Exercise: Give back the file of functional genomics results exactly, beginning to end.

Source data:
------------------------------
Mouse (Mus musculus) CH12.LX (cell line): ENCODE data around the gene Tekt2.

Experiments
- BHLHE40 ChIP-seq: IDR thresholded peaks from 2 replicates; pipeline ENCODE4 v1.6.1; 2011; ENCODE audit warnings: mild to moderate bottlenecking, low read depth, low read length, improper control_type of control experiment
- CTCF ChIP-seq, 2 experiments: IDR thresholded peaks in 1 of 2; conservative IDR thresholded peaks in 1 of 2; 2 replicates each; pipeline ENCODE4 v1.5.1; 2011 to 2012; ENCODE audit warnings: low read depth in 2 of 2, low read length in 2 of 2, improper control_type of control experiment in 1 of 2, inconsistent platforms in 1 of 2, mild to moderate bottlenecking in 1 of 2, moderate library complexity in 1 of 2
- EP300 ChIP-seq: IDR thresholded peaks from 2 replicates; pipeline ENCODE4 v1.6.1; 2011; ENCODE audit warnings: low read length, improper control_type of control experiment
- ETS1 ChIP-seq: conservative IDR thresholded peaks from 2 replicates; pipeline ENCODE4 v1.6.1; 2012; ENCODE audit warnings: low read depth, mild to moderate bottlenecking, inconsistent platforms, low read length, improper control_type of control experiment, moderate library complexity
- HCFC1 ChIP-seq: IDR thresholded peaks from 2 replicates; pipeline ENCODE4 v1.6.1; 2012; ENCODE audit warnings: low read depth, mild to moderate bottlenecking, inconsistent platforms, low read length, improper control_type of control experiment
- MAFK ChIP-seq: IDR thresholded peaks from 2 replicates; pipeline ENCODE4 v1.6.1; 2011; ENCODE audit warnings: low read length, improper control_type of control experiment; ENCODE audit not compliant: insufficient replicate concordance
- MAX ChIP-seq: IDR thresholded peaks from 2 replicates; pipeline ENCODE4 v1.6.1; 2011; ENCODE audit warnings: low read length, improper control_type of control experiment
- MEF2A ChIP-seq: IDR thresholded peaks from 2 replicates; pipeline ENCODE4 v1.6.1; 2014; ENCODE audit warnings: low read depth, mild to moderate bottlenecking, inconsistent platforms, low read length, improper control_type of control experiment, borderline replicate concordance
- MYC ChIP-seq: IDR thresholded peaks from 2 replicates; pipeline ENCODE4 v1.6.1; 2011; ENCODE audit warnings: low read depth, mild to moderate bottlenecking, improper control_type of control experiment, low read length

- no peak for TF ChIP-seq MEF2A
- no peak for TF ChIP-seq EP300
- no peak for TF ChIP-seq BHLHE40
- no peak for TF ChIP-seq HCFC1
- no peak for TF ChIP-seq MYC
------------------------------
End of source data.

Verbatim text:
Mouse (Mus musculus) CH12.LX (cell line): ENCODE data around the gene Tekt2.

Experiments
- BHLHE40 ChIP-seq: IDR thresholded peaks from 2 replicates; pipeline ENCODE4 v1.6.1; 2011; ENCODE audit warnings: mild to moderate bottlenecking, low read depth, low read length, improper control_type of control experiment
- CTCF ChIP-seq, 2 experiments: IDR thresholded peaks in 1 of 2; conservative IDR thresholded peaks in 1 of 2; 2 replicates each; pipeline ENCODE4 v1.5.1; 2011 to 2012; ENCODE audit warnings: low read depth in 2 of 2, low read length in 2 of 2, improper control_type of control experiment in 1 of 2, inconsistent platforms in 1 of 2, mild to moderate bottlenecking in 1 of 2, moderate library complexity in 1 of 2
- EP300 ChIP-seq: IDR thresholded peaks from 2 replicates; pipeline ENCODE4 v1.6.1; 2011; ENCODE audit warnings: low read length, improper control_type of control experiment
- ETS1 ChIP-seq: conservative IDR thresholded peaks from 2 replicates; pipeline ENCODE4 v1.6.1; 2012; ENCODE audit warnings: low read depth, mild to moderate bottlenecking, inconsistent platforms, low read length, improper control_type of control experiment, moderate library complexity
- HCFC1 ChIP-seq: IDR thresholded peaks from 2 replicates; pipeline ENCODE4 v1.6.1; 2012; ENCODE audit warnings: low read depth, mild to moderate bottlenecking, inconsistent platforms, low read length, improper control_type of control experiment
- MAFK ChIP-seq: IDR thresholded peaks from 2 replicates; pipeline ENCODE4 v1.6.1; 2011; ENCODE audit warnings: low read length, improper control_type of control experiment; ENCODE audit not compliant: insufficient replicate concordance
- MAX ChIP-seq: IDR thresholded peaks from 2 replicates; pipeline ENCODE4 v1.6.1; 2011; ENCODE audit warnings: low read length, improper control_type of control experiment
- MEF2A ChIP-seq: IDR thresholded peaks from 2 replicates; pipeline ENCODE4 v1.6.1; 2014; ENCODE audit warnings: low read depth, mild to moderate bottlenecking, inconsistent platforms, low read length, improper control_type of control experiment, borderline replicate concordance
- MYC ChIP-seq: IDR thresholded peaks from 2 replicates; pipeline ENCODE4 v1.6.1; 2011; ENCODE audit warnings: low read depth, mild to moderate bottlenecking, improper control_type of control experiment, low read length

- no peak for TF ChIP-seq MEF2A
- no peak for TF ChIP-seq EP300
- no peak for TF ChIP-seq BHLHE40
- no peak for TF ChIP-seq HCFC1
- no peak for TF ChIP-seq MYC